Lock On: Flaming Cliffs was tested using the “SU-25T vs. two A-10” replay with the graphics settings at high (heat blrs off).
Flaming Cliffs produced playable frame rates for all three test boards across the four resolutions. The test scores, in fact, appear to be heavily processor-limited since the X1800 outperforms the X800 by only 10% at the lowest resolution, and all three boards show a fairly small performance delta between their highest and lowest frame rates; the X1800, in particular, exhibits the worst pattern of being bottlenecked by the test system’s CPU, losing only five frames across the tested resolutions, while the X800 lost nine and the X1600 11 frames.
With both anti-aliasing and anisotropic filtering (again, only 2xAA and 4xAF for the X1600) enabled, there is a slightly higher variance in the scores for all three boards, though at 1920×1200 no level of AA could be applied to Flaming Cliffs. In addition, all three boards saw a fairly insignificant performance drop with the higher quality settings enabled at 1024×768, though the delta increased as the resolution scaled higher. With in-game settings at high, the X1600 was able to produce playable frame rates up to 1280×1024. The X800’s score at 1600×1200 of 34fps is likewise playable, though the older part was significantly outperformed by the X1800 at these settings. The X1800 was over 33% faster at 1600×1200, losing only eight frames from 1024×768, while the X800 saw a loss of 13 frames. With a 50% higher memory bandwidth advantage, it comes as no surprise to see the X1800 take a lower performance hit once anti-aliasing is enabled.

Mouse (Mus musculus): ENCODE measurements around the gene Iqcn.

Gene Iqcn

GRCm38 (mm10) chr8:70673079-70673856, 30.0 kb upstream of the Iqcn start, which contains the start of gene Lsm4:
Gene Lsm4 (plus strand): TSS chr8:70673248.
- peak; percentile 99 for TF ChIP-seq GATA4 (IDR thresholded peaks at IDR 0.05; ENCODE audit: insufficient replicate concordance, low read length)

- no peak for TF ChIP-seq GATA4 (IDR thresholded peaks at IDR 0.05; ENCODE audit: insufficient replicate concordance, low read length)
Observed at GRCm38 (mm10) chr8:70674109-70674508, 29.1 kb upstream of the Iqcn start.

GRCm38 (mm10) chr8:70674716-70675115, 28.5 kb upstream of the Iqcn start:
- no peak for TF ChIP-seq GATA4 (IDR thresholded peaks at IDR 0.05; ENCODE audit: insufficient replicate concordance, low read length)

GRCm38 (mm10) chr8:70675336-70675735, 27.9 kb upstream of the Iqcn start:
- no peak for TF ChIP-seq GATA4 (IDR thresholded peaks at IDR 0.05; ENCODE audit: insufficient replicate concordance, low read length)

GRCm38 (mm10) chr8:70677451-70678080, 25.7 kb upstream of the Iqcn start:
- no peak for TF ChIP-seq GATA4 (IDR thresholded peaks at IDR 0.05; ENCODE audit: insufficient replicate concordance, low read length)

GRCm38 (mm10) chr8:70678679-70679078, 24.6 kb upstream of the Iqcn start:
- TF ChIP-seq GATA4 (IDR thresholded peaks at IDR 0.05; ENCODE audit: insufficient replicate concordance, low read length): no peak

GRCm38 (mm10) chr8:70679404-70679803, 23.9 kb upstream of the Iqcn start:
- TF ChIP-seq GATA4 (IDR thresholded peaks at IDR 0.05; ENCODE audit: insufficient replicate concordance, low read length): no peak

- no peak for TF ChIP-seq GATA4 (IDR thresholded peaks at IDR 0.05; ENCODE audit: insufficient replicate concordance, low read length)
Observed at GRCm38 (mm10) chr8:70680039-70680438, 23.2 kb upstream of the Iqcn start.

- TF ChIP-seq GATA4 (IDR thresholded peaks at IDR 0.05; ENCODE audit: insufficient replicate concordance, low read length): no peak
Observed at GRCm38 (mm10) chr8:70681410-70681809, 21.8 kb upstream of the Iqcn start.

Pacific Fighters was run in OpenGL mode with all video options set to high (landscape at perfect) and tested using the “F4Utt” track. The conf.ini file was edited to enable the two non-4:3 ratio resolutions of 1280×1024 and 1920×1200. ATI boards perform better in IL2 games in D3D mode, but we wanted to test with the landscape option set at perfect.
Again, the three test boards saw playable frame rates across all resolutions used. The X1600 lost over half its score of 85fps as the resolution scaled upward, dropping down to 37fps at 1920×1200. The X800 performed likewise across the resolutions, seeing almost half the frame rate at the highest resolution as it did at the lowest. In contrast, the X1800 lost just slightly over one-third is performance despite the fact that at 1024×768 its score wasn’t even 10% higher than that of the X800.
All three boards saw sharp frame rate decreased with anti-aliasing and anisotropic filtering enabled, though the latter tends to have the worst impact on performance with Pacific Fighters. As with Flaming Cliffs, this simulation also sees the X1600 producing playable frame rates at the two lowest resolutions. Readers should bear in mind, however, that in-game settings could be set as less demanding options, allowing the end user to use higher resolutions if they so desired. Even the X800 struggled at the higher resolutions, with the X1800 scoring basically 100% higher at 1920×1200. The F4Utt track does not require a lot of textures, so it is doubtful that this performance disparity is due to the additional onboard memory of the X1800. Yet even the new high-end board also saw its frame rates cut in half across the tested resolutions.